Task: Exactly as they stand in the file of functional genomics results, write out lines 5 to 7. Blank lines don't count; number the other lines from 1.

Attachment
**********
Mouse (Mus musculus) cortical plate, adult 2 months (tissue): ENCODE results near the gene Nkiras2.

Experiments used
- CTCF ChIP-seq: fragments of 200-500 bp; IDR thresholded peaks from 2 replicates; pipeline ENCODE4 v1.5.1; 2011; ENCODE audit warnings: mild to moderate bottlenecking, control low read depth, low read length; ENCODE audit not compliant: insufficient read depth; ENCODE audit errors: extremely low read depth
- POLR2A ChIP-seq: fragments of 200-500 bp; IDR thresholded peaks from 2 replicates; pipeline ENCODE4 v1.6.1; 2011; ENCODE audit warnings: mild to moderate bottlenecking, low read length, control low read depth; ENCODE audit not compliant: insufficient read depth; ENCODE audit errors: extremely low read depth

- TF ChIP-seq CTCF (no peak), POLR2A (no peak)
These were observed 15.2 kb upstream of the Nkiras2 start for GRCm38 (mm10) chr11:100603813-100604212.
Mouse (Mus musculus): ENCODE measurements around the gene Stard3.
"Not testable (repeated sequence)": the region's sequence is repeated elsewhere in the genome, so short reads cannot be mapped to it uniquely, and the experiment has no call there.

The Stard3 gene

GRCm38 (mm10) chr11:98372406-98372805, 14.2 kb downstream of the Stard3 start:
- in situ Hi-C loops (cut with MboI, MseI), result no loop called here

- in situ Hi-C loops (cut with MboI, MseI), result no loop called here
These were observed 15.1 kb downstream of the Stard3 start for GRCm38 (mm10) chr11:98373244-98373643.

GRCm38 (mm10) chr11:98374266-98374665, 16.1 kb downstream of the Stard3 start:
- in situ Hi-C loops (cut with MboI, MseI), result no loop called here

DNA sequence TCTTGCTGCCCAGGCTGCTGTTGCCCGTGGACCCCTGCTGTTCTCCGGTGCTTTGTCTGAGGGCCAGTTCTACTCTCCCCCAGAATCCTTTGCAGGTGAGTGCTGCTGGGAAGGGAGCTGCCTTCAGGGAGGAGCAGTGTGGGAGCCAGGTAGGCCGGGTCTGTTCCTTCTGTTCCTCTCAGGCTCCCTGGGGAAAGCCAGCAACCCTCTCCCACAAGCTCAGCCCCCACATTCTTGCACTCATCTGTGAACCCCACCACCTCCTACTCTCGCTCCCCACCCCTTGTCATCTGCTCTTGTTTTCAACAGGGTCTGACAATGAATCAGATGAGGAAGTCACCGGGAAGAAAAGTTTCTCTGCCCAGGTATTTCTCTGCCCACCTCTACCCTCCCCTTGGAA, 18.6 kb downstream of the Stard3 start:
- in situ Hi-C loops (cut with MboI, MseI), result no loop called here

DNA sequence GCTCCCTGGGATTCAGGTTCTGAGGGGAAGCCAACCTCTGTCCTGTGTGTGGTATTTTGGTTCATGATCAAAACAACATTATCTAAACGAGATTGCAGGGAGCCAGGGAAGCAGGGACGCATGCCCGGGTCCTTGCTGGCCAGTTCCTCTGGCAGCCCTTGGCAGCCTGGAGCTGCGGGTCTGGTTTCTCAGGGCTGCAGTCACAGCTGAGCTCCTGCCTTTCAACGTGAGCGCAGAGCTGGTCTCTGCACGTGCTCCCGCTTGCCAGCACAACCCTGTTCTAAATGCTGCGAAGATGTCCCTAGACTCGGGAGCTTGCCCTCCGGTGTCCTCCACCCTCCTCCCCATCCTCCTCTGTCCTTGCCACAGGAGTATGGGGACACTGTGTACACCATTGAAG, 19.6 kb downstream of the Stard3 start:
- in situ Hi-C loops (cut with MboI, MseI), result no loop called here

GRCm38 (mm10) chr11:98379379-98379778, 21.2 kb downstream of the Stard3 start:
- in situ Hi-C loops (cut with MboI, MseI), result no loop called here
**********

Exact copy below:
- TF ChIP-seq CTCF (no peak), POLR2A (no peak)
These were observed 15.2 kb upstream of the Nkiras2 start for GRCm38 (mm10) chr11:100603813-100604212.
Mouse (Mus musculus): ENCODE measurements around the gene Stard3.